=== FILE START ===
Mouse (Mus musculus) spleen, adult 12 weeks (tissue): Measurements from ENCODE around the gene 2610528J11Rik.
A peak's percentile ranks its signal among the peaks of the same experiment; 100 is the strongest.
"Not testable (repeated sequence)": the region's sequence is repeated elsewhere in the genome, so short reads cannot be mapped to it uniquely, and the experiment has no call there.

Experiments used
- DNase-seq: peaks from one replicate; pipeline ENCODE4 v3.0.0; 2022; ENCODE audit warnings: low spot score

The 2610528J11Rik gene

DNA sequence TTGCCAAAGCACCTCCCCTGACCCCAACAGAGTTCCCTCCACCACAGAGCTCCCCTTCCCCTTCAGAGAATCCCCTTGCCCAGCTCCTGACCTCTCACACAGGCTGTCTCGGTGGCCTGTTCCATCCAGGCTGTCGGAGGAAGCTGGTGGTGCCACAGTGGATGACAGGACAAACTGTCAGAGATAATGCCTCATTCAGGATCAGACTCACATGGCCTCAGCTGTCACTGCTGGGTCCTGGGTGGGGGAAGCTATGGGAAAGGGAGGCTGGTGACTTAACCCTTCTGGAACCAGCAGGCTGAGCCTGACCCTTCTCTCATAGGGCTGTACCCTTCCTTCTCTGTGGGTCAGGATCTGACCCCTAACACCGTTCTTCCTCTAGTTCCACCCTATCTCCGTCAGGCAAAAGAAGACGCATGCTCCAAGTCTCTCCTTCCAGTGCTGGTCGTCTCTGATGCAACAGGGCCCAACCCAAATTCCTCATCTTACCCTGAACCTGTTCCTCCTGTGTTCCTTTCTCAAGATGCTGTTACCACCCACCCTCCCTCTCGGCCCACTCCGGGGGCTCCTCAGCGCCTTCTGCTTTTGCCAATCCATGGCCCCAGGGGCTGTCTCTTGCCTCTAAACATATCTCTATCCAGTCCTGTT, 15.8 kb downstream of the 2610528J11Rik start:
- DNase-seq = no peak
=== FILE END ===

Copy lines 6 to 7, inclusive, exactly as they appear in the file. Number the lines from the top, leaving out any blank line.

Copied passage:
The 2610528J11Rik gene

DNA sequence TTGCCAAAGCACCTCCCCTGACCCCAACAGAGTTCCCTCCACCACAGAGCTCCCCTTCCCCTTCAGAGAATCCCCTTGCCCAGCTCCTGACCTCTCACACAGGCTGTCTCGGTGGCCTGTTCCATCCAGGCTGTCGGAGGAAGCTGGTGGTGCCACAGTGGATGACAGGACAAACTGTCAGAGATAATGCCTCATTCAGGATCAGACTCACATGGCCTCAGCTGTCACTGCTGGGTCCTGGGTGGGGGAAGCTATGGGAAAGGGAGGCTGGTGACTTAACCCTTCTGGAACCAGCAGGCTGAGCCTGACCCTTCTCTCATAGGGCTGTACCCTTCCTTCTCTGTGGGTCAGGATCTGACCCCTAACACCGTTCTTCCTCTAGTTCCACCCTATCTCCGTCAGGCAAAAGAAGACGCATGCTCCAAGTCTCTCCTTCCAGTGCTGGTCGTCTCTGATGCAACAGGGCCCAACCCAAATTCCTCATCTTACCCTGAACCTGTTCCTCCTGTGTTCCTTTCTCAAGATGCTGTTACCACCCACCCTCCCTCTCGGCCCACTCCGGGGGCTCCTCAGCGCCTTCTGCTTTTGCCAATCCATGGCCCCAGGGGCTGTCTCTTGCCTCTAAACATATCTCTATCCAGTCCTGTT, 15.8 kb downstream of the 2610528J11Rik start: